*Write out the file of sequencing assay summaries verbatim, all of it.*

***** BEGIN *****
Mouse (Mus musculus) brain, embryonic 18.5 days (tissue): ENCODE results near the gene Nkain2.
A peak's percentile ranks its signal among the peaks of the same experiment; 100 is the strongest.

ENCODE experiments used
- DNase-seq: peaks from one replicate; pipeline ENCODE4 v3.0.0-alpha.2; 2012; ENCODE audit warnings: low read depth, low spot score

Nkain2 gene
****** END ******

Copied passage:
Mouse (Mus musculus) brain, embryonic 18.5 days (tissue): ENCODE results near the gene Nkain2.
A peak's percentile ranks its signal among the peaks of the same experiment; 100 is the strongest.

ENCODE experiments used
- DNase-seq: peaks from one replicate; pipeline ENCODE4 v3.0.0-alpha.2; 2012; ENCODE audit warnings: low read depth, low spot score

Nkain2 gene